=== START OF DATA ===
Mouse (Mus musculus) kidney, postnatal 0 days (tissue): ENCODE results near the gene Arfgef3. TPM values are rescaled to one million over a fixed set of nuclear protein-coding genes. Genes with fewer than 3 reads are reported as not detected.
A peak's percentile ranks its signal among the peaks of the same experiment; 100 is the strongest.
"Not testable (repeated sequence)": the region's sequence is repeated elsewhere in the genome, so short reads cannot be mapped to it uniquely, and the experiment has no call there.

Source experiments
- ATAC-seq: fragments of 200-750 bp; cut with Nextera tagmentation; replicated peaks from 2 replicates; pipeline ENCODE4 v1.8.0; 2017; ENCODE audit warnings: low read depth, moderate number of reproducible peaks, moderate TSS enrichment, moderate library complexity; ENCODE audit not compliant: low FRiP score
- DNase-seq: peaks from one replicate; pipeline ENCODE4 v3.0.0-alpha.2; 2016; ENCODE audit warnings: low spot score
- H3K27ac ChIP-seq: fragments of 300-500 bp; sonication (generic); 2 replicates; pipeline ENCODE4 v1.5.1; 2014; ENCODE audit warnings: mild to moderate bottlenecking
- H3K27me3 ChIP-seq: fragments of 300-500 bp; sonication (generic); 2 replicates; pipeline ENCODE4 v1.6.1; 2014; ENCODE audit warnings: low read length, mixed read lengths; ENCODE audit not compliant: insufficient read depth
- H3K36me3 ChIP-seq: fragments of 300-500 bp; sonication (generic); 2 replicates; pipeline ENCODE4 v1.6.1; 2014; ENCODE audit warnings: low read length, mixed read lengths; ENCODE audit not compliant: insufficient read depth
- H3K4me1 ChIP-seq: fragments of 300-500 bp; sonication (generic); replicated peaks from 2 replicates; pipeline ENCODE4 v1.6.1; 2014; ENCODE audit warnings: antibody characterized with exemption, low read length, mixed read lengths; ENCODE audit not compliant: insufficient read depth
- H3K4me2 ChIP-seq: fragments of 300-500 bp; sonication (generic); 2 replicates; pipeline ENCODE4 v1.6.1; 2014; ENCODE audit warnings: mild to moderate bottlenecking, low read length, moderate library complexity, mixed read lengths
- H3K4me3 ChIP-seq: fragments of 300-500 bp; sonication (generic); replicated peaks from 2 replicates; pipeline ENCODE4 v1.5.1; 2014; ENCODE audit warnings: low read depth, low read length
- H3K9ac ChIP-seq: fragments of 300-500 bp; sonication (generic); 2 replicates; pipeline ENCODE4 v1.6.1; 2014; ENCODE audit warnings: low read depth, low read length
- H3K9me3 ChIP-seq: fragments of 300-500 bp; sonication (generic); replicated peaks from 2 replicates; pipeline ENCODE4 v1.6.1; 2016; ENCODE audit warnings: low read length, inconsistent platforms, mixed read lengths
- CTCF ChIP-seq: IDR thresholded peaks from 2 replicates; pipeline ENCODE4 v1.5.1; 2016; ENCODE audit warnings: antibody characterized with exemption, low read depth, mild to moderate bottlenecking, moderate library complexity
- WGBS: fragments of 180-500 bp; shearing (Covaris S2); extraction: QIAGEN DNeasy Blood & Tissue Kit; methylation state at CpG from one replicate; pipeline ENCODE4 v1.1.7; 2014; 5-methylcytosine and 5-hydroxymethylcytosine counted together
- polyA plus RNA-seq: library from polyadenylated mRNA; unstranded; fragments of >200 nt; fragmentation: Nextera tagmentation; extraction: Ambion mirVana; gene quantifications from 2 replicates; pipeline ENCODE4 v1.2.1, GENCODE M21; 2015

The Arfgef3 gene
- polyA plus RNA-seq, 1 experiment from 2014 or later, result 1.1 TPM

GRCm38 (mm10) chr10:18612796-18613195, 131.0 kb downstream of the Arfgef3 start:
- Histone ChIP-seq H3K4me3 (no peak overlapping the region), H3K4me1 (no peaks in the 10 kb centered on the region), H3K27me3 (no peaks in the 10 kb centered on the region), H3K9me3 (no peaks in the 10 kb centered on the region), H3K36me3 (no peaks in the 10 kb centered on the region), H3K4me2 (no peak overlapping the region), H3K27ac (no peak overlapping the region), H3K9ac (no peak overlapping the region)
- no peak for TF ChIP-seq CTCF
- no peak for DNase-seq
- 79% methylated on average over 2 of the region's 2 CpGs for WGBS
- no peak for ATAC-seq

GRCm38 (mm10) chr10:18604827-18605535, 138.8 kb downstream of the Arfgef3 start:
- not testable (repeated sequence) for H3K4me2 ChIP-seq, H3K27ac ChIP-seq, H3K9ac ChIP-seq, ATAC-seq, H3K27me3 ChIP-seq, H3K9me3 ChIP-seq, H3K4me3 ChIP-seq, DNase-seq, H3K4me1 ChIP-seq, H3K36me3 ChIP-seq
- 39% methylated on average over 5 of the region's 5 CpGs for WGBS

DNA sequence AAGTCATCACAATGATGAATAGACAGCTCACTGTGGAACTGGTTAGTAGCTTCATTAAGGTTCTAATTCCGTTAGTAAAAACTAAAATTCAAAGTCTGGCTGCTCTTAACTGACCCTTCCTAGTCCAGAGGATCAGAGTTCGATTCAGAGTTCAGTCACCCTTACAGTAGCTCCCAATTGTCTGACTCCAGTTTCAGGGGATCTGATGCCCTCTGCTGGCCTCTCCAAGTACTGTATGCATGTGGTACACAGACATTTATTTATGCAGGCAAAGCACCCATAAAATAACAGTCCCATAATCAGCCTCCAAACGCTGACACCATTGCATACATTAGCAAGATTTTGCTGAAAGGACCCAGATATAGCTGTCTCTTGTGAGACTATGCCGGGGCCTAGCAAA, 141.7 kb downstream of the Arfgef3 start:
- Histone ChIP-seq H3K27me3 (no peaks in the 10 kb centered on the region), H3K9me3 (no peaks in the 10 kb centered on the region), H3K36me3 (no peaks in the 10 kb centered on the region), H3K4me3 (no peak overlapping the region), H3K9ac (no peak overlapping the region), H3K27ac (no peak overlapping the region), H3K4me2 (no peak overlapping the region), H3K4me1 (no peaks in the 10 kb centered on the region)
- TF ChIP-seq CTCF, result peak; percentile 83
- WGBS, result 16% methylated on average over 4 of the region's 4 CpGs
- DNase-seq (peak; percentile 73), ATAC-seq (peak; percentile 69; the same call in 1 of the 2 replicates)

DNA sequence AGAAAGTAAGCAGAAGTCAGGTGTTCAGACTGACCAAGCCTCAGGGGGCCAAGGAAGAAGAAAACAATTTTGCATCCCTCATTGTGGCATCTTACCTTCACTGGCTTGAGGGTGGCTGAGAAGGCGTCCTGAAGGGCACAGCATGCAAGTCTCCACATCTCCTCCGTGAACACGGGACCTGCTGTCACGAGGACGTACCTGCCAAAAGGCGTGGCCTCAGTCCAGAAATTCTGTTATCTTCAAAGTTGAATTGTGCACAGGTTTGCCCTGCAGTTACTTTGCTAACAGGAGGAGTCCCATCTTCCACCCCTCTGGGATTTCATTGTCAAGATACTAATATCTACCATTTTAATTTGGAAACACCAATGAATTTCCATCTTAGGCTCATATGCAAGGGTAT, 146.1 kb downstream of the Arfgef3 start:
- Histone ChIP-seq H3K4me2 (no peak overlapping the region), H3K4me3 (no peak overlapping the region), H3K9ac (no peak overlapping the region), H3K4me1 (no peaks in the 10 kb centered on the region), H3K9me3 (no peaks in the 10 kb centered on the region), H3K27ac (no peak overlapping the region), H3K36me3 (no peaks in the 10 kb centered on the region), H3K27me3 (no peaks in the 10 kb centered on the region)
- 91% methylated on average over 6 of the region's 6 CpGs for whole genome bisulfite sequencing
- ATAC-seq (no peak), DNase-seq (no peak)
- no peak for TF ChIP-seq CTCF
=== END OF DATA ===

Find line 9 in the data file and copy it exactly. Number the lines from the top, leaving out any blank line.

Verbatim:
- H3K36me3 ChIP-seq: fragments of 300-500 bp; sonication (generic); 2 replicates; pipeline ENCODE4 v1.6.1; 2014; ENCODE audit warnings: low read length, mixed read lengths; ENCODE audit not compliant: insufficient read depth